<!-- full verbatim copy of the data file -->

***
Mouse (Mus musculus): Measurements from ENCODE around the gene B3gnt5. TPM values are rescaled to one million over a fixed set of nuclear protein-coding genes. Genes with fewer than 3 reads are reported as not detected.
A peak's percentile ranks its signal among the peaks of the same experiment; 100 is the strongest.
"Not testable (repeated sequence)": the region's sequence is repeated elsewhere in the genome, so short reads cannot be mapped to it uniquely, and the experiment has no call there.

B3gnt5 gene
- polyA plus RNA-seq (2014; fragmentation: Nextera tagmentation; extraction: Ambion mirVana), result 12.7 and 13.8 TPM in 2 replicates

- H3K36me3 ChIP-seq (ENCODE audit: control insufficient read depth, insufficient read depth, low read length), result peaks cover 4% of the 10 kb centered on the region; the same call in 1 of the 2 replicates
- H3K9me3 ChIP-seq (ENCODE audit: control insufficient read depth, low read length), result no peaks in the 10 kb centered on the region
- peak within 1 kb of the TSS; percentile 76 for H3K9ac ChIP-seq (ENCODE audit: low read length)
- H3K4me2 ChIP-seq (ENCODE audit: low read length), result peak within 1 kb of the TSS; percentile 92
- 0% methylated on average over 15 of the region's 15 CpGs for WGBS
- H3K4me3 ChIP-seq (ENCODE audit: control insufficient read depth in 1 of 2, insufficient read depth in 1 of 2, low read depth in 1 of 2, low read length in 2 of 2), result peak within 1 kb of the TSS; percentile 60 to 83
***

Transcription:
Mouse (Mus musculus): Measurements from ENCODE around the gene B3gnt5. TPM values are rescaled to one million over a fixed set of nuclear protein-coding genes. Genes with fewer than 3 reads are reported as not detected.
A peak's percentile ranks its signal among the peaks of the same experiment; 100 is the strongest.
"Not testable (repeated sequence)": the region's sequence is repeated elsewhere in the genome, so short reads cannot be mapped to it uniquely, and the experiment has no call there.

B3gnt5 gene
- polyA plus RNA-seq (2014; fragmentation: Nextera tagmentation; extraction: Ambion mirVana), result 12.7 and 13.8 TPM in 2 replicates

- H3K36me3 ChIP-seq (ENCODE audit: control insufficient read depth, insufficient read depth, low read length), result peaks cover 4% of the 10 kb centered on the region; the same call in 1 of the 2 replicates
- H3K9me3 ChIP-seq (ENCODE audit: control insufficient read depth, low read length), result no peaks in the 10 kb centered on the region
- peak within 1 kb of the TSS; percentile 76 for H3K9ac ChIP-seq (ENCODE audit: low read length)
- H3K4me2 ChIP-seq (ENCODE audit: low read length), result peak within 1 kb of the TSS; percentile 92
- 0% methylated on average over 15 of the region's 15 CpGs for WGBS
- H3K4me3 ChIP-seq (ENCODE audit: control insufficient read depth in 1 of 2, insufficient read depth in 1 of 2, low read depth in 1 of 2, low read length in 2 of 2), result peak within 1 kb of the TSS; percentile 60 to 83